When I earned straight A’s in high school, she complained to a school counselor that I was seriously deficient as a daughter at home. When the counselor heard about the household tasks I carried out along with my studies, music and sports activities, he advised my mother to encourage rather than criticize. Instead, she accused me of betraying her, declaring that I might be an A student but I was an F daughter.
Though she was never physically abusive, to survive her tirades I had to encase myself in a protective shell emotionally. Perhaps this caused my mother to accuse me of not loving her. It was deeply wounding. Though I felt blessed that such an otherwise wonderful being was my mother, on a most vulnerable level she was invalidating the truest thing I knew about myself: that I loved her totally. Her consistent refusal to acknowledge that I loved her eroded my sense of integrity and potential for happiness. The blessing of her being my mother became a curse.
Let me be clear. My memoir is not a case of Mommy Dearest. Readers of the book will come across moments filled with great tenderness, joy, deep insights, humor, and direct experience of her courage and grace.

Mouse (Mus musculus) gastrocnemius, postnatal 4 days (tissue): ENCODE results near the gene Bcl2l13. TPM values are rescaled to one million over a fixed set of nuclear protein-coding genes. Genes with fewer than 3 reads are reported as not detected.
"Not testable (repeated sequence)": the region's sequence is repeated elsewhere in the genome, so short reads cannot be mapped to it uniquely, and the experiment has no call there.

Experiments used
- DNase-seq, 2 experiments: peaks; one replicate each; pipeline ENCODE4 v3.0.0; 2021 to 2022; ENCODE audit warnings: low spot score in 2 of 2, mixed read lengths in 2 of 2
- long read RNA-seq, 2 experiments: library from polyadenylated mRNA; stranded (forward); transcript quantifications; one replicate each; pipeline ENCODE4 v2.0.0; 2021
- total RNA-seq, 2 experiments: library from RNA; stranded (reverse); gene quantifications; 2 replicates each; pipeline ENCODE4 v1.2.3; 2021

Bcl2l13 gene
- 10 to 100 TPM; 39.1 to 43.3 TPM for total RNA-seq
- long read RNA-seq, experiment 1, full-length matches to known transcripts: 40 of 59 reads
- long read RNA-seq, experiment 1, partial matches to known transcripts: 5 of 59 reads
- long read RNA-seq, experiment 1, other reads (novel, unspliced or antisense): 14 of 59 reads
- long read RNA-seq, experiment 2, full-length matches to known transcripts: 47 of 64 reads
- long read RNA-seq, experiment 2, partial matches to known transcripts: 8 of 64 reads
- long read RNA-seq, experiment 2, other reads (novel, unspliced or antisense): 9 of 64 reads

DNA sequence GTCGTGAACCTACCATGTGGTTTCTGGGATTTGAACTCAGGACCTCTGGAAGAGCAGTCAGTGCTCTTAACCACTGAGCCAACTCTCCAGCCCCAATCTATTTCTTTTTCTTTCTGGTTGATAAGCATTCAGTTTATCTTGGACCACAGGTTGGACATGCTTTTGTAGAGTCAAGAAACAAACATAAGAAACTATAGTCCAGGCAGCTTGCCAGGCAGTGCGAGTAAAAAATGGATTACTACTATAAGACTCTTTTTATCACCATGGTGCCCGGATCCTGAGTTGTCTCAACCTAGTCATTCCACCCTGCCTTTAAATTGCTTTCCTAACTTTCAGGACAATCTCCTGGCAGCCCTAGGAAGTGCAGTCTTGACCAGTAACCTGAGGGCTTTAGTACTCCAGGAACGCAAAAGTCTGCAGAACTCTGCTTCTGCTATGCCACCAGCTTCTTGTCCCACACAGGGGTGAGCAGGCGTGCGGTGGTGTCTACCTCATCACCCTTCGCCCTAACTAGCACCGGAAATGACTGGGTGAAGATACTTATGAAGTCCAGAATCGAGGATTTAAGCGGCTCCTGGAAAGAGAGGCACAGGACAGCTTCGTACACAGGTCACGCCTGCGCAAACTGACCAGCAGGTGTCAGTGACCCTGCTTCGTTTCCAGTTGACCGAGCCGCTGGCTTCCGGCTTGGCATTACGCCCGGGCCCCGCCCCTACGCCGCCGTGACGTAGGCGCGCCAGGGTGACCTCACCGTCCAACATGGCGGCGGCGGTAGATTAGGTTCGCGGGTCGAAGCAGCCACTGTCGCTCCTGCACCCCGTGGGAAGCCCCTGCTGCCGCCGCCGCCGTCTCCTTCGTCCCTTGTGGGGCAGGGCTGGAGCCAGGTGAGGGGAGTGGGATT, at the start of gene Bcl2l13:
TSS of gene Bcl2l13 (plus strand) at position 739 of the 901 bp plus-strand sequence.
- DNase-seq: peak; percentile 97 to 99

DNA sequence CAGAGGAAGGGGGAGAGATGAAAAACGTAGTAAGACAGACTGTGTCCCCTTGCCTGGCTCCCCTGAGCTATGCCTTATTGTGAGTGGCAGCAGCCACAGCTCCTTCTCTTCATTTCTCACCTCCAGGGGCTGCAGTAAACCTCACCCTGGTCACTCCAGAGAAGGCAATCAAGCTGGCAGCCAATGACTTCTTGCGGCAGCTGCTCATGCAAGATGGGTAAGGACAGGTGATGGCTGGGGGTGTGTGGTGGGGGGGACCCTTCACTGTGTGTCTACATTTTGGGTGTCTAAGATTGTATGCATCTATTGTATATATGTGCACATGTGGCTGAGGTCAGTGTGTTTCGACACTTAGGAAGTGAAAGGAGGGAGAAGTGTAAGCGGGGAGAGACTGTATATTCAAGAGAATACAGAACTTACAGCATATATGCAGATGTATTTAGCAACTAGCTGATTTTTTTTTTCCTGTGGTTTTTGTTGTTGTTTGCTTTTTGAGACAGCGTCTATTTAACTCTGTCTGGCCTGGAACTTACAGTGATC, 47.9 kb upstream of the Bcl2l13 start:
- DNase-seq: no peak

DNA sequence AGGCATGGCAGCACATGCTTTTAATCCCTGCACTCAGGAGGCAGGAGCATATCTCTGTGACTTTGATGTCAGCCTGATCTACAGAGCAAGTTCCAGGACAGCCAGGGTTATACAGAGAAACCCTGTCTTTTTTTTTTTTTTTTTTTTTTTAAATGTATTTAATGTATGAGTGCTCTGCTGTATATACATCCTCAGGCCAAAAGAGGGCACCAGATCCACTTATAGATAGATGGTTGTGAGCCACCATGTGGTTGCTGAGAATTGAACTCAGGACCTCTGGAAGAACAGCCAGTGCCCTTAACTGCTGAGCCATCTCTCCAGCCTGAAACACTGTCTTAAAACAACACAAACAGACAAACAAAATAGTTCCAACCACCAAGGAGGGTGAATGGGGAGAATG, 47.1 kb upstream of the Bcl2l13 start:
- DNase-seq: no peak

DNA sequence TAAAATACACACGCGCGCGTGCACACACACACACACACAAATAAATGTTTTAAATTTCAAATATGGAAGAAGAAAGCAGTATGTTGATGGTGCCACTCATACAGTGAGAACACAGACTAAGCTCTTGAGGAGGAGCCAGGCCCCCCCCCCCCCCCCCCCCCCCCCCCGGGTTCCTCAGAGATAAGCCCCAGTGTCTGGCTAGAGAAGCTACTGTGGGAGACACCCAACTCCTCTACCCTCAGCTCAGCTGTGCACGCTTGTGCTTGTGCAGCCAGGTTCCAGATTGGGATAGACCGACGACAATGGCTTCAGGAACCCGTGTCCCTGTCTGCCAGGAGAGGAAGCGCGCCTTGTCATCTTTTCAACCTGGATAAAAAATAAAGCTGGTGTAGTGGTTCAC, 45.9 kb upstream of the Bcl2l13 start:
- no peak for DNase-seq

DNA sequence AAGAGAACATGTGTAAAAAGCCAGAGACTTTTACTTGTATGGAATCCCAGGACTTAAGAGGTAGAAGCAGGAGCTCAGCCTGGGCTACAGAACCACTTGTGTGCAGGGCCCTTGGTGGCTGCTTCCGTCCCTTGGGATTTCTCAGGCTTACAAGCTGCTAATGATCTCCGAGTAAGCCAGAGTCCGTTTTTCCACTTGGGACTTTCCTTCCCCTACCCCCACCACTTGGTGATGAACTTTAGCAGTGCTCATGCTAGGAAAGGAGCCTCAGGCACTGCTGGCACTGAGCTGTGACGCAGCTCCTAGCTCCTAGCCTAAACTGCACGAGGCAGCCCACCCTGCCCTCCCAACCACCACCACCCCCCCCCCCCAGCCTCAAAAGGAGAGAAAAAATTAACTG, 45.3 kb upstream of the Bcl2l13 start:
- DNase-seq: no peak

The memoir also explores my difficulty identifying what I felt wordlessly—the trauma I had to acknowledge and heal from in order to take ownership of my life. The book traces this process, culminating in the time I spent with her while she was dying, and my discovery of a cache of old love letters after her death.
Making sense of my life as her daughter has been the most daunting challenge to the main focus of this website. It is often said that we all have our crosses to bear, but some of us have curses to lift. How else can we bear or lift them, unless we utilize a form of energy dark enough and powerful enough? Simone Weil called attention “the rarest and purest form of generosity.” Like its synonym charity, generosity begins at home. Weil also advised us to cure our faults not by will, but by attention.
The problem I had to face with my mother had an element of evil so bewildering that the best I could do was utilize Weil’s advice on intractable problems. She advised us to withdraw our’s sense of ‘I’ and to “project the light of our attention” indifferently on the good and the bad. Only then would the good win out. In Weil’s view, “therein lies the essential grace.”
That’s what I’ve tried to do with my mother’s story. Writing the memoir over several years, revising and reconsidering what others had to say about it, put this most difficult part of my life under a long steady light of attention. The ‘dark energy’ of this process came to feel like a form of grace.
I hope [LOVE] RACHEL – A Daughter’s Memoir of Love, Betrayal and Grace might help others apply the light of their attention to whatever threatens their own sense of integrity.